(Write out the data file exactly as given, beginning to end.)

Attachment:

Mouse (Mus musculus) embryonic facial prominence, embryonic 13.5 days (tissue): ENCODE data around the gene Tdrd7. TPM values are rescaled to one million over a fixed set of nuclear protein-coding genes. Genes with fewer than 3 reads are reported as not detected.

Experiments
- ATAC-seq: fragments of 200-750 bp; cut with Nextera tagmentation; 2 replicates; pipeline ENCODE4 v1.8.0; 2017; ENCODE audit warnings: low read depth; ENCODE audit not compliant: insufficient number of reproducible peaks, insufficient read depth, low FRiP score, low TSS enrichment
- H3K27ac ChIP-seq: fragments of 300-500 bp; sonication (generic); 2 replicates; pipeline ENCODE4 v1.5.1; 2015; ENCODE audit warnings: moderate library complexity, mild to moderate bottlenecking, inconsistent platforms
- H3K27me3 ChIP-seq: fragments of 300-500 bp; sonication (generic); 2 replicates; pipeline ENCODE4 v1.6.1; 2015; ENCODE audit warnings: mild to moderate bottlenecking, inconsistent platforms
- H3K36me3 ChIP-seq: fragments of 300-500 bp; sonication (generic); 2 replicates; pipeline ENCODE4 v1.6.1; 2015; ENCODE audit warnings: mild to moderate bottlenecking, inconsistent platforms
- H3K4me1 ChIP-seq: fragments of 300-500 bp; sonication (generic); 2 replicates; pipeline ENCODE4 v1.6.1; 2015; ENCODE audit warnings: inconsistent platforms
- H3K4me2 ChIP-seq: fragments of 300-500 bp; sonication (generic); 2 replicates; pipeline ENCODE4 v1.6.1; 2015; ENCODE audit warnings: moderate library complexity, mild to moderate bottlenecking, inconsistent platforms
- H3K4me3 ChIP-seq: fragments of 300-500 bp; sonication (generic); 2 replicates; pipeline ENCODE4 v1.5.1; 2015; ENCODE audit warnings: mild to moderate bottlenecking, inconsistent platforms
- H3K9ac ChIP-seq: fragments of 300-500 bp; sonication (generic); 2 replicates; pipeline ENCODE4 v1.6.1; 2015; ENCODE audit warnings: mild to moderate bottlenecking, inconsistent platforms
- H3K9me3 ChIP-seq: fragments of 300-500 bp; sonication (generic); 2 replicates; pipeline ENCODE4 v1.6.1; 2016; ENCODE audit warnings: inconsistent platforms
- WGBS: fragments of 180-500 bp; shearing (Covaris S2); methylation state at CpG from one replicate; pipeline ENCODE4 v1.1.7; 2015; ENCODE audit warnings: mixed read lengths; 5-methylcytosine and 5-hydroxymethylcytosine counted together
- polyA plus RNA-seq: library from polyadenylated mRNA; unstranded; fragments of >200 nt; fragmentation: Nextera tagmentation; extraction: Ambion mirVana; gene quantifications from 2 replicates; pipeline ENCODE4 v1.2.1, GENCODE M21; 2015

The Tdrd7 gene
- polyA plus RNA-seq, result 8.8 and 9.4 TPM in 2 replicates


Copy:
Mouse (Mus musculus) embryonic facial prominence, embryonic 13.5 days (tissue): ENCODE data around the gene Tdrd7. TPM values are rescaled to one million over a fixed set of nuclear protein-coding genes. Genes with fewer than 3 reads are reported as not detected.

Experiments
- ATAC-seq: fragments of 200-750 bp; cut with Nextera tagmentation; 2 replicates; pipeline ENCODE4 v1.8.0; 2017; ENCODE audit warnings: low read depth; ENCODE audit not compliant: insufficient number of reproducible peaks, insufficient read depth, low FRiP score, low TSS enrichment
- H3K27ac ChIP-seq: fragments of 300-500 bp; sonication (generic); 2 replicates; pipeline ENCODE4 v1.5.1; 2015; ENCODE audit warnings: moderate library complexity, mild to moderate bottlenecking, inconsistent platforms
- H3K27me3 ChIP-seq: fragments of 300-500 bp; sonication (generic); 2 replicates; pipeline ENCODE4 v1.6.1; 2015; ENCODE audit warnings: mild to moderate bottlenecking, inconsistent platforms
- H3K36me3 ChIP-seq: fragments of 300-500 bp; sonication (generic); 2 replicates; pipeline ENCODE4 v1.6.1; 2015; ENCODE audit warnings: mild to moderate bottlenecking, inconsistent platforms
- H3K4me1 ChIP-seq: fragments of 300-500 bp; sonication (generic); 2 replicates; pipeline ENCODE4 v1.6.1; 2015; ENCODE audit warnings: inconsistent platforms
- H3K4me2 ChIP-seq: fragments of 300-500 bp; sonication (generic); 2 replicates; pipeline ENCODE4 v1.6.1; 2015; ENCODE audit warnings: moderate library complexity, mild to moderate bottlenecking, inconsistent platforms
- H3K4me3 ChIP-seq: fragments of 300-500 bp; sonication (generic); 2 replicates; pipeline ENCODE4 v1.5.1; 2015; ENCODE audit warnings: mild to moderate bottlenecking, inconsistent platforms
- H3K9ac ChIP-seq: fragments of 300-500 bp; sonication (generic); 2 replicates; pipeline ENCODE4 v1.6.1; 2015; ENCODE audit warnings: mild to moderate bottlenecking, inconsistent platforms
- H3K9me3 ChIP-seq: fragments of 300-500 bp; sonication (generic); 2 replicates; pipeline ENCODE4 v1.6.1; 2016; ENCODE audit warnings: inconsistent platforms
- WGBS: fragments of 180-500 bp; shearing (Covaris S2); methylation state at CpG from one replicate; pipeline ENCODE4 v1.1.7; 2015; ENCODE audit warnings: mixed read lengths; 5-methylcytosine and 5-hydroxymethylcytosine counted together
- polyA plus RNA-seq: library from polyadenylated mRNA; unstranded; fragments of >200 nt; fragmentation: Nextera tagmentation; extraction: Ambion mirVana; gene quantifications from 2 replicates; pipeline ENCODE4 v1.2.1, GENCODE M21; 2015

The Tdrd7 gene
- polyA plus RNA-seq, result 8.8 and 9.4 TPM in 2 replicates